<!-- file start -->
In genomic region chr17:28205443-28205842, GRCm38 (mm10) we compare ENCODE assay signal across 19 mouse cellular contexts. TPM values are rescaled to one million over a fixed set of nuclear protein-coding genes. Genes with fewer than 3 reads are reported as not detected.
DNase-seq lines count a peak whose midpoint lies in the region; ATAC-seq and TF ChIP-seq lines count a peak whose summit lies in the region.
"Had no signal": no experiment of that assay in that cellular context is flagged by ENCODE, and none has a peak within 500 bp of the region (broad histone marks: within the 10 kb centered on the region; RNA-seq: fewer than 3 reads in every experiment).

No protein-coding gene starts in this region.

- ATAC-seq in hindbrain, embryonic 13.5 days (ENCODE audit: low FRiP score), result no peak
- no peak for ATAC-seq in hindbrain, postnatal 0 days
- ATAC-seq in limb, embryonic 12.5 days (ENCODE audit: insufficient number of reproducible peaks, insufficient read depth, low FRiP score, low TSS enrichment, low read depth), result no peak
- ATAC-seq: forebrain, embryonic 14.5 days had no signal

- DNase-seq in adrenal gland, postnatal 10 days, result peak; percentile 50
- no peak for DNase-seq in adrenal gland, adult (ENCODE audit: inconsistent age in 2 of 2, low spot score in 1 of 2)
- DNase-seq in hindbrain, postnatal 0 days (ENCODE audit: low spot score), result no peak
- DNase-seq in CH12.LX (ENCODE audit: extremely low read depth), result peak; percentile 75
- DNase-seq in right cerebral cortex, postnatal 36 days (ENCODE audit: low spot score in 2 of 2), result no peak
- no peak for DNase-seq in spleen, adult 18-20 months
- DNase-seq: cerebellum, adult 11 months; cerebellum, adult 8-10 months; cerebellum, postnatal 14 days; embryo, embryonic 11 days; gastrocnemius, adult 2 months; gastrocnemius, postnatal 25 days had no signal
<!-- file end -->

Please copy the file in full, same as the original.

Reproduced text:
In genomic region chr17:28205443-28205842, GRCm38 (mm10) we compare ENCODE assay signal across 19 mouse cellular contexts. TPM values are rescaled to one million over a fixed set of nuclear protein-coding genes. Genes with fewer than 3 reads are reported as not detected.
DNase-seq lines count a peak whose midpoint lies in the region; ATAC-seq and TF ChIP-seq lines count a peak whose summit lies in the region.
"Had no signal": no experiment of that assay in that cellular context is flagged by ENCODE, and none has a peak within 500 bp of the region (broad histone marks: within the 10 kb centered on the region; RNA-seq: fewer than 3 reads in every experiment).

No protein-coding gene starts in this region.

- ATAC-seq in hindbrain, embryonic 13.5 days (ENCODE audit: low FRiP score), result no peak
- no peak for ATAC-seq in hindbrain, postnatal 0 days
- ATAC-seq in limb, embryonic 12.5 days (ENCODE audit: insufficient number of reproducible peaks, insufficient read depth, low FRiP score, low TSS enrichment, low read depth), result no peak
- ATAC-seq: forebrain, embryonic 14.5 days had no signal

- DNase-seq in adrenal gland, postnatal 10 days, result peak; percentile 50
- no peak for DNase-seq in adrenal gland, adult (ENCODE audit: inconsistent age in 2 of 2, low spot score in 1 of 2)
- DNase-seq in hindbrain, postnatal 0 days (ENCODE audit: low spot score), result no peak
- DNase-seq in CH12.LX (ENCODE audit: extremely low read depth), result peak; percentile 75
- DNase-seq in right cerebral cortex, postnatal 36 days (ENCODE audit: low spot score in 2 of 2), result no peak
- no peak for DNase-seq in spleen, adult 18-20 months
- DNase-seq: cerebellum, adult 11 months; cerebellum, adult 8-10 months; cerebellum, postnatal 14 days; embryo, embryonic 11 days; gastrocnemius, adult 2 months; gastrocnemius, postnatal 25 days had no signal